In emergencies—such as natural disasters—or in situations where procuring food locally is cost-prohibitive—situations, for example, where transportation costs make local purchases uneconomical—direct food aid is critical. However, sending direct food aid often removes the incentive for local solutions to long-standing problems of food insecurity. In many cases, Buffett favors direct cash aid in the first place; he believes the US should at least reexamine its policies about the mix of cash and food we send to food insecure countries.

More of Buffett’s basic beliefs:  Good governance in developing countries is critical to success in solving issues of food insecurity.  Land ownership motivates good stewardship—so he’s in favor of land rights for farmers and reform of land laws in countries where women especially are marginalized. He stresses the importance of the value chain—everything from farm to market has to work or the project may fail. Farmers might harvest an improved crop due to technical assistance, but if the roads are so bad they can’t get their crop to market, what has been gained?

Howard Buffett will make some American farmers uneasy. He favors no-till methods and doesn’t believe in subsidies the way they currently work. He’s not opposed to genetically-modified seed. He practices what he calls “conservation farming,” but that doesn’t mean organic farming.  He doesn’t think organic farming can be practiced on a large enough scale to feed the world.

And that’s his mission: To feed the world.

Right now, according to the organization “Feeding America,” one-sixth of the people in the USA—50 million Americans—are “food insecure.”  That means they don’t  know for sure where the next meal is coming from.  According to the United Nations, that number worldwide is 870 million people.  It’s no surprise then that the United Nations Food and Agriculture Organization projection for 2050 is grim:  Food production will have to increase worldwide by 70 percent to feed us all.

Whether you agree with all of Buffett’s views, you have to give the man credit. He is the recipient of many awards—for example, he’s been named a United Nations Goodwill Ambassador Against Hunger; he was the recipient of the World Ecology Award and the Triumph of Agriculture Exposition Agri Award. ColumbiaUniversity honored him with the Global Leadership Award. And that’s just the beginning of the kudos and accolades. He’s doing about as much as anyone can in his crusade against hunger, in his effort to feed the world. Money well spent, a life well lived, forty chances not gone to waste.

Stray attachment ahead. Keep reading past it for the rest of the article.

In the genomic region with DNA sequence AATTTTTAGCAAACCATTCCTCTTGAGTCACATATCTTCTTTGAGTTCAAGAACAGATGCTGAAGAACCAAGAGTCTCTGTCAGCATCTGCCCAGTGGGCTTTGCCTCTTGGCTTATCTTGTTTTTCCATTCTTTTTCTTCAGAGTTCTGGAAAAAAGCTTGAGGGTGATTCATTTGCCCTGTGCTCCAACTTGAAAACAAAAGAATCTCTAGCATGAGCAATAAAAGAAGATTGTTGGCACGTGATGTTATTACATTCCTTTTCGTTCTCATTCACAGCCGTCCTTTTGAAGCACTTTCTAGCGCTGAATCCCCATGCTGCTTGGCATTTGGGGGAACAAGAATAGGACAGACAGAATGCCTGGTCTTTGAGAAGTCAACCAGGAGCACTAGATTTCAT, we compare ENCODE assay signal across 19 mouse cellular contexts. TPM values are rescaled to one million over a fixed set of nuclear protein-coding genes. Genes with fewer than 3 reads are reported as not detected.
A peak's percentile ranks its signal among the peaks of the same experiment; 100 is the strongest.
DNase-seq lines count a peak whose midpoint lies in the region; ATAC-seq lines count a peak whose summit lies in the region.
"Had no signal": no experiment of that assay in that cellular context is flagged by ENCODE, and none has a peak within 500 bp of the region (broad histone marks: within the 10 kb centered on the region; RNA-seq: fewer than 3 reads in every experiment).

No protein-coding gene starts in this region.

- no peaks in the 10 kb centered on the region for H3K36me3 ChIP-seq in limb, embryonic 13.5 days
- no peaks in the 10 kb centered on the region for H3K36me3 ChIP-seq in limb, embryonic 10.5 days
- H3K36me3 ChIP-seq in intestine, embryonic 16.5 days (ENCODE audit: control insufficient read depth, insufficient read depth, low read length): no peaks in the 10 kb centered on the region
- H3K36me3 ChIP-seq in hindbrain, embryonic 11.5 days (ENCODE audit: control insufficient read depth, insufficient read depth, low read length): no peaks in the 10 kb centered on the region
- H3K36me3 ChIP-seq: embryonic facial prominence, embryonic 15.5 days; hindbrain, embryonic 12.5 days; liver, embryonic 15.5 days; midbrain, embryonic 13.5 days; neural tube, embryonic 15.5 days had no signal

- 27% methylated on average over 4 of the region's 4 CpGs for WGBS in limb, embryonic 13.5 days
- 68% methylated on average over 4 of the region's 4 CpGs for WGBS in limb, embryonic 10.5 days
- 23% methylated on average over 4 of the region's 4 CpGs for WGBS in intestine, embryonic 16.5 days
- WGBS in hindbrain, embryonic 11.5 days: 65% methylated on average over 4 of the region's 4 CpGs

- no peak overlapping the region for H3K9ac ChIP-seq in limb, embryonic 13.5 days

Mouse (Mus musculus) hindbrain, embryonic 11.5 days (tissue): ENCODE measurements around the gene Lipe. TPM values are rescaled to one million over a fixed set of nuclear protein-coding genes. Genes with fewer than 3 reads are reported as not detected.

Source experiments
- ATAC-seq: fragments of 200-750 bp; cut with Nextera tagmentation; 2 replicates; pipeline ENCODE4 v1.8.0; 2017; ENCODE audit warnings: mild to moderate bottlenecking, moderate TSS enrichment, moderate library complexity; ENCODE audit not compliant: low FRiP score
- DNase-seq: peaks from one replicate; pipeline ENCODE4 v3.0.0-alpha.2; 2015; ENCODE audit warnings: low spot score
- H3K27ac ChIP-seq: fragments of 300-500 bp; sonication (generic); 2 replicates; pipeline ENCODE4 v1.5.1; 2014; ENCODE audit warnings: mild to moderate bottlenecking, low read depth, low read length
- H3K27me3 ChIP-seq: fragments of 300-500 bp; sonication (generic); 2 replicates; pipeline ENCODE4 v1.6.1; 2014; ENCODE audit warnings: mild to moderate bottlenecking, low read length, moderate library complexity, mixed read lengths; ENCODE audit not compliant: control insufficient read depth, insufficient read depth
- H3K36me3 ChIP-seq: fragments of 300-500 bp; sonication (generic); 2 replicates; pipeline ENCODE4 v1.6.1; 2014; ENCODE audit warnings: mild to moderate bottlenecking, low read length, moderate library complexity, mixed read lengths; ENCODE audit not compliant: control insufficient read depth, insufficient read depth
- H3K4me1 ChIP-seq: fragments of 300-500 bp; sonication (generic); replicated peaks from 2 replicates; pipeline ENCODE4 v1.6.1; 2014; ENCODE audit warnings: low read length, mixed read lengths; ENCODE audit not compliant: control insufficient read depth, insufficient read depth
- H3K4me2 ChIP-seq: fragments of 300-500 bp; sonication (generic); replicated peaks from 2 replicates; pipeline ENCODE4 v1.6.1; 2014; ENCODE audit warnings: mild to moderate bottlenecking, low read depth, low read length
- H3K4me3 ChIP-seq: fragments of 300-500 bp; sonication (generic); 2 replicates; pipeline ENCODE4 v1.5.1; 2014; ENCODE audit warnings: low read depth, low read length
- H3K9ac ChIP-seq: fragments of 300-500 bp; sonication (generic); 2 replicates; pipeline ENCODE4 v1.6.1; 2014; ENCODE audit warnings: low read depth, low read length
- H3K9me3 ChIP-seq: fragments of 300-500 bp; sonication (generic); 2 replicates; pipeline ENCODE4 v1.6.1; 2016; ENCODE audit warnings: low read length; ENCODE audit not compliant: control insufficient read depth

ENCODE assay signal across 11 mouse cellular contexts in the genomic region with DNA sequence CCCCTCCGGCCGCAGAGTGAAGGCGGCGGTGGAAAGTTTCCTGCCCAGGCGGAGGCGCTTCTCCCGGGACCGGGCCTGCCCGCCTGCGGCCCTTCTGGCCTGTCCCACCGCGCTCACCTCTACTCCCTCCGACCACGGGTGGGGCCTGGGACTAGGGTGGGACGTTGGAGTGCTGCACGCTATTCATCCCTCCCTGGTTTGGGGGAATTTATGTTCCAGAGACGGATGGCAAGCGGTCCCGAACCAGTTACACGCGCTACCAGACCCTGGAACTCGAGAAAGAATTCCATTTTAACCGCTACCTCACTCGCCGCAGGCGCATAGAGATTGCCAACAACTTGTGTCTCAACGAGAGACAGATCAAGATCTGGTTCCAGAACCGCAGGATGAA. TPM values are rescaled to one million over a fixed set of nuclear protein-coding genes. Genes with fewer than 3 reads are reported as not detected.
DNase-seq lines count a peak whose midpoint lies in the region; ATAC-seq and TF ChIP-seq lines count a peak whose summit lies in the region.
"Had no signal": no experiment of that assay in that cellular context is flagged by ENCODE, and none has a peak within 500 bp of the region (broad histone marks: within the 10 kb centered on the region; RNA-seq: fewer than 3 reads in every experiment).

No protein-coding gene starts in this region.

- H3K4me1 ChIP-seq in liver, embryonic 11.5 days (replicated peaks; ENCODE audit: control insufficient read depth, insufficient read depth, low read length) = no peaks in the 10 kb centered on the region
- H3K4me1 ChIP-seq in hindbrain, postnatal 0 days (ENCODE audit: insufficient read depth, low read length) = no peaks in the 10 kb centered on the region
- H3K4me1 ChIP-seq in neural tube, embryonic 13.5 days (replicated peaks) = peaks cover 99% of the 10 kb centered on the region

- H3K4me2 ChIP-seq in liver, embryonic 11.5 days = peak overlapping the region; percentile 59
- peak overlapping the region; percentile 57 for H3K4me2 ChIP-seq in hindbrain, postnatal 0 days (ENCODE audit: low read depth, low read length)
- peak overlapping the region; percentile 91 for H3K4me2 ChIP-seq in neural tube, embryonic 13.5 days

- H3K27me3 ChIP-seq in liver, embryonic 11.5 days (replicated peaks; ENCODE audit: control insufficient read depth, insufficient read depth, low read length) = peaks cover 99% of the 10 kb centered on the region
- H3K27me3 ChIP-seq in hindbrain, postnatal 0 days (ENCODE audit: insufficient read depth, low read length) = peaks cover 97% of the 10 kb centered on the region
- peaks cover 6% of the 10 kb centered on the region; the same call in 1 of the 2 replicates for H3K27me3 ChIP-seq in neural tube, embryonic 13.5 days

I started out, as I sat down to write this, to apply the “forty chances” concept to us as teachers. It does apply, of course. Forty years is about the span of our working lives, too, and most of us are still perfecting our art, polishing our skills, trying “to get it right,” right up to the very last day.

But I couldn’t stop writing about the book. 40 Chances, now on the New York Times non-fiction best-seller list. It is an unusual book to have fallen into my hands. I am usually reading literary classics or recent fiction, even literary non-fiction, but not a book about agriculture.  However, my interest in international issues is deep—especially international education efforts.  I heard Buffett speak at the World Food Prize Conference I attended in October, the conference also known as the Borlaug Dialogue. And the obvious struck me: If children are food insecure, if they’re hungry literally, their hunger for learning can’t be fed.

So I’m impressed with what I’ve read and I am recommending 40 Chances to you.  Let us hope that Howard Buffett continues to use his remaining chances wisely and that he has many more. As for us, the same: We have forty chances. Let’s use them well.